anonymous
  • anonymous
An astronaut has weight W on Earth. The astronaut travels to a planet that has a mass 8 times greater than Earth's mass, and its radius is 2 times greater than Earth's radius. What is the astronaut's weight on the planet?
Physics
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SOLVED
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katieb
  • katieb
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IrishBoy123
  • IrishBoy123
from Newton's Law for gravitation, we know that: \(\huge F = \frac{G \ M \ m}{r^2}\) [F is the proxy for weight] so: \(\huge G = \frac{F \ r^2 }{\ Mm} = const.\) so \(\huge \frac{F_1 \ r_1^2 }{\ M_1m} = \frac{F_2 \ r_2^2 }{\ M_2m}\) thus: \(\huge \frac{F_1 \ r_1^2 }{\ M_1} = \frac{F_2 \ r_2^2 }{\ M_2}\) that's weird, m is irrelevant...... \(\huge F_2 = F_1 (\frac{M_2}{M_1})( \frac{r_1}{r_2})^2\) so his actual mass is meaningless.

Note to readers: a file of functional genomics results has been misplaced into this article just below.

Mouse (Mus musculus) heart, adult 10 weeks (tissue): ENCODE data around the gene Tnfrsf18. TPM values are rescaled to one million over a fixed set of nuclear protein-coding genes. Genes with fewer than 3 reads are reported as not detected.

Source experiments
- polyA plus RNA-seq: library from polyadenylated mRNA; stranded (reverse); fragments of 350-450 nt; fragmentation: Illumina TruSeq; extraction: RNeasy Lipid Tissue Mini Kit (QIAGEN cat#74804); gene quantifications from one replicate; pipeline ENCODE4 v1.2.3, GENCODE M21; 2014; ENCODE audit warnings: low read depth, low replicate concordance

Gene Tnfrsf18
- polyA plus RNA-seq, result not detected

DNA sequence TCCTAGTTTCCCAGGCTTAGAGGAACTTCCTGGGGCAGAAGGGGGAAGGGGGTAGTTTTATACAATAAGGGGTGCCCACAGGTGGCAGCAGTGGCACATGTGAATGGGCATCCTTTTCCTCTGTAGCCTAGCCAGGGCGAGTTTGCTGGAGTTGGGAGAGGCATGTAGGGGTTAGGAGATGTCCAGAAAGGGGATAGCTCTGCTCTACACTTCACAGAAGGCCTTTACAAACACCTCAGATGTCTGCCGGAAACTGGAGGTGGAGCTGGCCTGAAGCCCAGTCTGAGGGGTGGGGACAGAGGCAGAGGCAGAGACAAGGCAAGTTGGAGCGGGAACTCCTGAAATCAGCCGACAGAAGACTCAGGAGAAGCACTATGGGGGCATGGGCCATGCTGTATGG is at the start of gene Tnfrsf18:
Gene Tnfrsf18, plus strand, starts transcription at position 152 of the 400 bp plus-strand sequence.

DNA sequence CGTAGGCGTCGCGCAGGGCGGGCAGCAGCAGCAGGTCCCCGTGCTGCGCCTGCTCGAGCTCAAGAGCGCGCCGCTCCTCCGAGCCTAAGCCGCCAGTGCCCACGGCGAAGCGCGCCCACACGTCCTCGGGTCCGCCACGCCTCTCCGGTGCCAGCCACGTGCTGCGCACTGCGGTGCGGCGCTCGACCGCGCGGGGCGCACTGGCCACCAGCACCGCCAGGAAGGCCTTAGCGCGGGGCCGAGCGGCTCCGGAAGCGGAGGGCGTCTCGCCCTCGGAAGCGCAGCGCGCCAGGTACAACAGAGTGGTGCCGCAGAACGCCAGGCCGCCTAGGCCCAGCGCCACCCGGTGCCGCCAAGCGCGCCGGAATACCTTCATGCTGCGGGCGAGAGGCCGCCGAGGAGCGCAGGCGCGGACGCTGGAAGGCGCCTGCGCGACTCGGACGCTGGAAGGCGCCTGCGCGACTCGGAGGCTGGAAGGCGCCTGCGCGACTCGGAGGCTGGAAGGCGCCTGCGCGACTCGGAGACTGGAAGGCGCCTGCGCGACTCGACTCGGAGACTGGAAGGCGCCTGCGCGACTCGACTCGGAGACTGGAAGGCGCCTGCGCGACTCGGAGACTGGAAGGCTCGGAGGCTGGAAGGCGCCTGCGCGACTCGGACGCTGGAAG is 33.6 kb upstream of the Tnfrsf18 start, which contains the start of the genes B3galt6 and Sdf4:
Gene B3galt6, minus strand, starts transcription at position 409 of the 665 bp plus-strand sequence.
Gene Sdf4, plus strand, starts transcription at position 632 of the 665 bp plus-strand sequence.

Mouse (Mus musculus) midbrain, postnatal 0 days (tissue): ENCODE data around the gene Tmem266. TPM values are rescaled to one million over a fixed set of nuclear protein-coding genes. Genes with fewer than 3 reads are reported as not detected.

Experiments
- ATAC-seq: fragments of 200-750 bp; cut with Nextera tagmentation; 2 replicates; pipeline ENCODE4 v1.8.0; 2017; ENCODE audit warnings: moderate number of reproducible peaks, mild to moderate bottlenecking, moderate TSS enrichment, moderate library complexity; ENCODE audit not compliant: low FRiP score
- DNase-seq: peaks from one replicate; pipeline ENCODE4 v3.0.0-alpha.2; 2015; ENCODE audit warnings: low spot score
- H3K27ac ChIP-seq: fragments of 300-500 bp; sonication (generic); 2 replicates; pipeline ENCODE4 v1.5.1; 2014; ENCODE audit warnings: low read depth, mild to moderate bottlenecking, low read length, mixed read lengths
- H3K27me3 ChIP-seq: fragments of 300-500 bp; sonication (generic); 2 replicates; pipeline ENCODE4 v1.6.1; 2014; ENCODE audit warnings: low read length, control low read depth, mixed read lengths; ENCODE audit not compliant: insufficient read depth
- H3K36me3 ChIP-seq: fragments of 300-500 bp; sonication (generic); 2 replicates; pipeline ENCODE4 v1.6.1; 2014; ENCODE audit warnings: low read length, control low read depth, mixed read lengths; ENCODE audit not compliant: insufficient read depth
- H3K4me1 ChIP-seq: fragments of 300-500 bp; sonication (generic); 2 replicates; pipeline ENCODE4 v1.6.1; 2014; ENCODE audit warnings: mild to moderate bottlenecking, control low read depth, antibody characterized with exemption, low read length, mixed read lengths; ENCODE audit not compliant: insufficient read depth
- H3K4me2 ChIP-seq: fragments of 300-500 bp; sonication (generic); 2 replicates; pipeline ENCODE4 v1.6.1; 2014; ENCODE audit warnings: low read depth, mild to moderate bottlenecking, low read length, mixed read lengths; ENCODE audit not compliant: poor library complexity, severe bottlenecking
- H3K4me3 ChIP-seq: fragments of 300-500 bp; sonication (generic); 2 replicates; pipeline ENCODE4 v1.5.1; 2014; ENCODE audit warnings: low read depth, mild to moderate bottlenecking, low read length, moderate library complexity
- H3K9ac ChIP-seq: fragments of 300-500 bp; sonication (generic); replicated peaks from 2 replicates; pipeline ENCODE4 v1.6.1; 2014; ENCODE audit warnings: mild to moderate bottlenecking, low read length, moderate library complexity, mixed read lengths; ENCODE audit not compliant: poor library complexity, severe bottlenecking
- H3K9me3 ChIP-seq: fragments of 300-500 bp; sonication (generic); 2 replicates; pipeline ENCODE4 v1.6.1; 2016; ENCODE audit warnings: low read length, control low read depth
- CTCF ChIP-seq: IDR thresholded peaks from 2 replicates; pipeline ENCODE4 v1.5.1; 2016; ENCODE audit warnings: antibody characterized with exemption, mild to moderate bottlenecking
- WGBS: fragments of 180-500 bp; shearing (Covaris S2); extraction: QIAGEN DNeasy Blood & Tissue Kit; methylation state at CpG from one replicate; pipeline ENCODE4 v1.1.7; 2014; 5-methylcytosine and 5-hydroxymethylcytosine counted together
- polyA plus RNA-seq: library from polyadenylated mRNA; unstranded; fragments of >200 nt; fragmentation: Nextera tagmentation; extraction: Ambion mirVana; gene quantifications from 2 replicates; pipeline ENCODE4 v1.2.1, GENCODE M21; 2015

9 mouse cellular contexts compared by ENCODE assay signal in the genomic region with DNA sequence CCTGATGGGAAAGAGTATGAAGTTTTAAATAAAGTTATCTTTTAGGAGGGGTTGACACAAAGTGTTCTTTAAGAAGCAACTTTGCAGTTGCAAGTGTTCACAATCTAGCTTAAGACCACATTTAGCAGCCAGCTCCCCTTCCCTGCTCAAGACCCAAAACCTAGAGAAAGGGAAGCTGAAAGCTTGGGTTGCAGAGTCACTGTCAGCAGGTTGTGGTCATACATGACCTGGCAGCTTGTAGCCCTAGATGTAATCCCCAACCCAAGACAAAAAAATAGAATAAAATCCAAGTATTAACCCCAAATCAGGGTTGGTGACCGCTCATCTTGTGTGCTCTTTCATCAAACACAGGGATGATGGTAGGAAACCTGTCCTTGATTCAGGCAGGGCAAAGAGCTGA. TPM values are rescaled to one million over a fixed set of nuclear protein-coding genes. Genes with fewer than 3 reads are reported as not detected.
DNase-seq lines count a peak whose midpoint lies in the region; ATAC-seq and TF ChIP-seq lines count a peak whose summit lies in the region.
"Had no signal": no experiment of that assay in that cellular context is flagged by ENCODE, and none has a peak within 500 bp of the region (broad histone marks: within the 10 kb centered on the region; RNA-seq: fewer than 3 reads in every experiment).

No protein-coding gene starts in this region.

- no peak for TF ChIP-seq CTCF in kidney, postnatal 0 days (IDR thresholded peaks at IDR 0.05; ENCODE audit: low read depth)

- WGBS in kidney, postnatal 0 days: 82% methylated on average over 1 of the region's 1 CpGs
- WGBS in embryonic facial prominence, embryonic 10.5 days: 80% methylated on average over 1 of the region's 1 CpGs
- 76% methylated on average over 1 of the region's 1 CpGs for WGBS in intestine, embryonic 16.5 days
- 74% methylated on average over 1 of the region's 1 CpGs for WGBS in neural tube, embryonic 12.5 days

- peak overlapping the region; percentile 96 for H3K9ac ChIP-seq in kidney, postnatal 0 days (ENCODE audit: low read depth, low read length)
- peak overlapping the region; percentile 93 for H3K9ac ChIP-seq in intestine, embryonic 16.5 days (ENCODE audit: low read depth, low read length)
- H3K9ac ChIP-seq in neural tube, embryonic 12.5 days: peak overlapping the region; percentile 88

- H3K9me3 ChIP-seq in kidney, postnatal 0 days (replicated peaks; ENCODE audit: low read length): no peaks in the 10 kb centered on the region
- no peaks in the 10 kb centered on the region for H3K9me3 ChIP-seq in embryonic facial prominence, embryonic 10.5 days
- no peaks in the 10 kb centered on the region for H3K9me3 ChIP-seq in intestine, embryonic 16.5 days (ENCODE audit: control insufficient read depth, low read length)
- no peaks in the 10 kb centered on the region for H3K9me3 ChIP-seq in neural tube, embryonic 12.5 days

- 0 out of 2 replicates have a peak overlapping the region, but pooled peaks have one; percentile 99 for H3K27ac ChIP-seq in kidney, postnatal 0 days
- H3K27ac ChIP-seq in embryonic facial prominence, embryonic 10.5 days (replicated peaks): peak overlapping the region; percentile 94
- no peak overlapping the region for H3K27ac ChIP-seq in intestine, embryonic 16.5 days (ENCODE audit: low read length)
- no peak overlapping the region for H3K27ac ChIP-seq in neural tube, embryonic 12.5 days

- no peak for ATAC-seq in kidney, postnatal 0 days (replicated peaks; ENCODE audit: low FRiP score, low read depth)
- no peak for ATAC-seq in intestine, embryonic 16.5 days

IrishBoy123
  • IrishBoy123
"duh" we are comparing things so it ought to cancel out...
UnkleRhaukus
  • UnkleRhaukus
\[W_\oplus=F_\oplus = G\frac{M_\oplus m}{R_\oplus^2}=mg_\oplus\]\[W_x=F_x = G\frac{M_x m}{R_x^2}=mg_x\] \[R_x=2R_\oplus,\qquad M_x=8M_\oplus \] \[W_x=F_x = G\frac{(8M_\oplus) m}{(2R_\oplus)^2}=\dots%\left(\frac84\right)G\frac{M_\oplus m}{R_\oplus^2}=2W_\oplus \]

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